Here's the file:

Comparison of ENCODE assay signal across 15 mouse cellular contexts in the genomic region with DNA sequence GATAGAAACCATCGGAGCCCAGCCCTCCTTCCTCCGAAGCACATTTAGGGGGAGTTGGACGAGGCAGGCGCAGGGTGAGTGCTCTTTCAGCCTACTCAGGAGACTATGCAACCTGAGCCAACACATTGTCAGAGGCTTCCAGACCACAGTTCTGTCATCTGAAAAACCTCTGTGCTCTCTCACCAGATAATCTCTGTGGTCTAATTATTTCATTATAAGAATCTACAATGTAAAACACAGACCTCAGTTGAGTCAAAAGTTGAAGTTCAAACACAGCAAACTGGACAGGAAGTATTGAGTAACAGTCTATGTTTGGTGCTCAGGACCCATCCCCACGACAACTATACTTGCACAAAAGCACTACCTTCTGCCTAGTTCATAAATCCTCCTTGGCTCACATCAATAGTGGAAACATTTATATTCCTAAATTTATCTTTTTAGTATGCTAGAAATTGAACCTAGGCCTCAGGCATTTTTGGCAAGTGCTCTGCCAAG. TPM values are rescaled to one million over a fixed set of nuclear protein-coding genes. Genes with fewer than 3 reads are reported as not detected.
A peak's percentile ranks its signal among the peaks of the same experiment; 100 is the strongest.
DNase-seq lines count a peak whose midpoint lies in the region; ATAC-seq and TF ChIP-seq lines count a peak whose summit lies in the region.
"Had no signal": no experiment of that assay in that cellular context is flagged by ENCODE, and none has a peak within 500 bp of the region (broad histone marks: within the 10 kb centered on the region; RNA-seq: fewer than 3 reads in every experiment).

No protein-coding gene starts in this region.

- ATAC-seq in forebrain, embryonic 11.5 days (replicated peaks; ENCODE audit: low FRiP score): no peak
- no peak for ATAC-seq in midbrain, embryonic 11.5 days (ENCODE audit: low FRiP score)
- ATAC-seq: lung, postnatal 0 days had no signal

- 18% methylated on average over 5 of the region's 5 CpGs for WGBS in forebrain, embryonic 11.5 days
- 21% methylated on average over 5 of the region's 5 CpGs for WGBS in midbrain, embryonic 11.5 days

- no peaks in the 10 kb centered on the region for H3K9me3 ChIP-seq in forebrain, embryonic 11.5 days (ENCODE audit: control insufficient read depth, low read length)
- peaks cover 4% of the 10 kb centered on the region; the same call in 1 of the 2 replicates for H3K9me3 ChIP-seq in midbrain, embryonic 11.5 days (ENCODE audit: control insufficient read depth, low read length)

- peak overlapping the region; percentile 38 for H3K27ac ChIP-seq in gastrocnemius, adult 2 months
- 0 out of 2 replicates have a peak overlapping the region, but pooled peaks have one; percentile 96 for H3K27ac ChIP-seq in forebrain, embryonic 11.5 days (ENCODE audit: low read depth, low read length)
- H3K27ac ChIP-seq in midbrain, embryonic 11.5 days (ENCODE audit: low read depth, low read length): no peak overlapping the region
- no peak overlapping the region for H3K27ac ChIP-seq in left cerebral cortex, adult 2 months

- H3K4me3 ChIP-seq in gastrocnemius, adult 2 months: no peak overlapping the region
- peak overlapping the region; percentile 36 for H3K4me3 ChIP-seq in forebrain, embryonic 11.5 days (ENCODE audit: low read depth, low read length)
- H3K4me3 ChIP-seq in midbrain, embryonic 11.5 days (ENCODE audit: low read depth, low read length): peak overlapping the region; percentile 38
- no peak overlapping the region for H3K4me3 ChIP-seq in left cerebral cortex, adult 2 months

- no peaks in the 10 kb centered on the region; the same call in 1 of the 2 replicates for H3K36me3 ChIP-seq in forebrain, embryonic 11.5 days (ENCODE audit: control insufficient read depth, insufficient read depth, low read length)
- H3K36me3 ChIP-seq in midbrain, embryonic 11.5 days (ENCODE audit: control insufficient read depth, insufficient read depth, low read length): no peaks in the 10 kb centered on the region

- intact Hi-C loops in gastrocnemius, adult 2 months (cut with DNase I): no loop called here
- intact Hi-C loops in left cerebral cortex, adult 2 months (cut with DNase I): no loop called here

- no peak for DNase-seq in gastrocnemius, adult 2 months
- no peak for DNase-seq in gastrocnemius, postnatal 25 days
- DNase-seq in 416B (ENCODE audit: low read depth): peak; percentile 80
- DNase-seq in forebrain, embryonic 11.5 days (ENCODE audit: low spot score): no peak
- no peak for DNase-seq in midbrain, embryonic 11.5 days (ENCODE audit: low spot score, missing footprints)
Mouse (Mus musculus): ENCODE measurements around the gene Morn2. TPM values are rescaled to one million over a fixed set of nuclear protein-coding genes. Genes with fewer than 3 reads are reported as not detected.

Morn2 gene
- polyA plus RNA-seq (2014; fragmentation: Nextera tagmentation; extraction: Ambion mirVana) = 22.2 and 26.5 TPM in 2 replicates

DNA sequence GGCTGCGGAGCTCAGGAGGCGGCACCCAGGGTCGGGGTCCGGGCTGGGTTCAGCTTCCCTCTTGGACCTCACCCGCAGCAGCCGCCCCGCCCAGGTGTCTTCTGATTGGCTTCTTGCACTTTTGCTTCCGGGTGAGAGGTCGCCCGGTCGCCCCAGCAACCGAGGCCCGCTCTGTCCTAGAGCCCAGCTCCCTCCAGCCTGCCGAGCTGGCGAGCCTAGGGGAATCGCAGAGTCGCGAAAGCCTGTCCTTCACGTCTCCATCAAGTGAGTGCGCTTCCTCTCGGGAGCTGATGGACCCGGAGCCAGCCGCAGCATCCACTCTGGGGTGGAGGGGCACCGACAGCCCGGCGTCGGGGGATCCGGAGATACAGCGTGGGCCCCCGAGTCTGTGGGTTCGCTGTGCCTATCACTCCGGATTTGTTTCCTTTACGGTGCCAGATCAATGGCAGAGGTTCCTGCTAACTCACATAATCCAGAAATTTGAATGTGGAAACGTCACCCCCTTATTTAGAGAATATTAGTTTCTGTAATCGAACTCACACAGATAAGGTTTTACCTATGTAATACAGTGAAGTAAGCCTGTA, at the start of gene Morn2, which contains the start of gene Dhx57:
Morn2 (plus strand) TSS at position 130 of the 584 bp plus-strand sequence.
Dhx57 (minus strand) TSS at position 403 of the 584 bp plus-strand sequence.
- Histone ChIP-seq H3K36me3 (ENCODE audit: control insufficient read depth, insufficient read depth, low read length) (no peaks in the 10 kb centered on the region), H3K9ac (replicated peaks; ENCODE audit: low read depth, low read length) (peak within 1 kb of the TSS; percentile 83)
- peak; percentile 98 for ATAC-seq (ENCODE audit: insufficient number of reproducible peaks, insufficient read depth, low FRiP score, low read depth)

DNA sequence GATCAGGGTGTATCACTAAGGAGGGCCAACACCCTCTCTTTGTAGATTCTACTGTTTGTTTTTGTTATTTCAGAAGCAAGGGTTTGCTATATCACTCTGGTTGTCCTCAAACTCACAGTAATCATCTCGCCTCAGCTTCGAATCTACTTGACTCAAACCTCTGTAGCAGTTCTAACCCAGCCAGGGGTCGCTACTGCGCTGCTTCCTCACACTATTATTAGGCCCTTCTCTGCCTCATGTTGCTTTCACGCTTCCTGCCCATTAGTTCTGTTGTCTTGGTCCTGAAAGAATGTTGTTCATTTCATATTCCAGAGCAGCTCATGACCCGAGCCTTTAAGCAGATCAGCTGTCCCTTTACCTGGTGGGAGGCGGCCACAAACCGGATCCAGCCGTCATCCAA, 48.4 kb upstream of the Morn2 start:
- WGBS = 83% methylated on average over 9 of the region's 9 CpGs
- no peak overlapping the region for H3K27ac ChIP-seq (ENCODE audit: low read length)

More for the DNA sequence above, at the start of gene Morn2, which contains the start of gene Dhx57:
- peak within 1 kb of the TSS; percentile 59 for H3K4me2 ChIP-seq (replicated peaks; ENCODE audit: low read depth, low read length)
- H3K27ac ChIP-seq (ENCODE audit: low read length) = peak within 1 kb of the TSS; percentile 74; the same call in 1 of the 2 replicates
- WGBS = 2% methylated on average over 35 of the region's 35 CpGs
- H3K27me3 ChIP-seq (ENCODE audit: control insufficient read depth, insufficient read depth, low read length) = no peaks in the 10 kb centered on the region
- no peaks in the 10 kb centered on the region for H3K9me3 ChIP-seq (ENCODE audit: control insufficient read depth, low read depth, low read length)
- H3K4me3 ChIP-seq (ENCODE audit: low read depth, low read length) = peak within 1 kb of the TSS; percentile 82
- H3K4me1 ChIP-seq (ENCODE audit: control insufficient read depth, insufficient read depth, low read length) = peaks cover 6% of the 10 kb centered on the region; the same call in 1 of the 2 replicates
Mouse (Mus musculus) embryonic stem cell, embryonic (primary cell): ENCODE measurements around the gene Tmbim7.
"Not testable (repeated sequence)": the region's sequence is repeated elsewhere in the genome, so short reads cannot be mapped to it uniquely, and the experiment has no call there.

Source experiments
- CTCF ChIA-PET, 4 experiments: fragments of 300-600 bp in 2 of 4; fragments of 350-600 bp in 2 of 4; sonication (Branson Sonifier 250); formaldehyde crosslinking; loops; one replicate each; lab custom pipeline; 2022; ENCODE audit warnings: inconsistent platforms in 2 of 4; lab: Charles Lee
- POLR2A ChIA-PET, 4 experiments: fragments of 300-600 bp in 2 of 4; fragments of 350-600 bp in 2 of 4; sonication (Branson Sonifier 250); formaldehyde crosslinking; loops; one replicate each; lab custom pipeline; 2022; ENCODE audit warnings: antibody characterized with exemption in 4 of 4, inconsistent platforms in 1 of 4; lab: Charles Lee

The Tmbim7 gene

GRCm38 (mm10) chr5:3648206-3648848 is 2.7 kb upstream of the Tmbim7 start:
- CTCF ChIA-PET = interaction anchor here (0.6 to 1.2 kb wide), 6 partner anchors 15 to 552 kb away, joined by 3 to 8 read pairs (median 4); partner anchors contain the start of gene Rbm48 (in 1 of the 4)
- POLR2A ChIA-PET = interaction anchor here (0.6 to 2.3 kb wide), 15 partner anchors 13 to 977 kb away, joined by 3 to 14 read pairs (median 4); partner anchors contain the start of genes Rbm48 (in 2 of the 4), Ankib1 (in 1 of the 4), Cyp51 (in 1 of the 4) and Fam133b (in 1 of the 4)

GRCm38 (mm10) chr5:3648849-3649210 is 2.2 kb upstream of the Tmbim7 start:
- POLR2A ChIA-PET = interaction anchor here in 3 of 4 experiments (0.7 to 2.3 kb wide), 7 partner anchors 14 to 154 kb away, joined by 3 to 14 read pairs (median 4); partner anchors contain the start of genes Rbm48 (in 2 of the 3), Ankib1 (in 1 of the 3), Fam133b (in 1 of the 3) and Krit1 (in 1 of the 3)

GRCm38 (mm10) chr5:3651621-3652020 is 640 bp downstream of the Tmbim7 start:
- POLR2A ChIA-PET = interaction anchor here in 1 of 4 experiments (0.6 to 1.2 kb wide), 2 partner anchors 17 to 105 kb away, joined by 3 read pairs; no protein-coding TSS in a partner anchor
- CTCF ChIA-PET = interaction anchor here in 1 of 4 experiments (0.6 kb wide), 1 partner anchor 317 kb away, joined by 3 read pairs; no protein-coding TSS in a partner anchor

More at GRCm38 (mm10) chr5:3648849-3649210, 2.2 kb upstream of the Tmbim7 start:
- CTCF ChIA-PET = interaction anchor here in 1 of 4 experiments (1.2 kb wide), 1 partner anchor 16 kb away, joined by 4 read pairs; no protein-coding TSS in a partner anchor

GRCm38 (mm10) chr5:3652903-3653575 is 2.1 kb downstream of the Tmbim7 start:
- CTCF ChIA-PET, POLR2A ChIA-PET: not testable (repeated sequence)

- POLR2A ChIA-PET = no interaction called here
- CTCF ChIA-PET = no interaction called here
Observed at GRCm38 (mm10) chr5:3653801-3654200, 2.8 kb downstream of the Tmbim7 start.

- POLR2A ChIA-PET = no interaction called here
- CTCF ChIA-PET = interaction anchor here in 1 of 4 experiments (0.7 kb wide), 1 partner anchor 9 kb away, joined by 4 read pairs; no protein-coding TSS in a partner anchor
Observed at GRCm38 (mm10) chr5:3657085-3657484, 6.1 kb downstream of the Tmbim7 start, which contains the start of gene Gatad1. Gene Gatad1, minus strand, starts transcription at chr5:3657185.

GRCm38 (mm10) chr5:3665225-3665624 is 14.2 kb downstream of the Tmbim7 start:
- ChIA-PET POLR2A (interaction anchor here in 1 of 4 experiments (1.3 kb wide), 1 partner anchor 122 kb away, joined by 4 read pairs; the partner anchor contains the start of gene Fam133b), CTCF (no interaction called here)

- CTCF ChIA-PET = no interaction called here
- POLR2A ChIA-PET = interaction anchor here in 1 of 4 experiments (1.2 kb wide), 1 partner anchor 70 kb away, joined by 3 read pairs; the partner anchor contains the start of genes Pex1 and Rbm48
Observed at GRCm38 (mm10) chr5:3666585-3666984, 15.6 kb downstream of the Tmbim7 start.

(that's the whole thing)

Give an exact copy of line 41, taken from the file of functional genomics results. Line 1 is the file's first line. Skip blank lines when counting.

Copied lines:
More for the DNA sequence above, at the start of gene Morn2, which contains the start of gene Dhx57: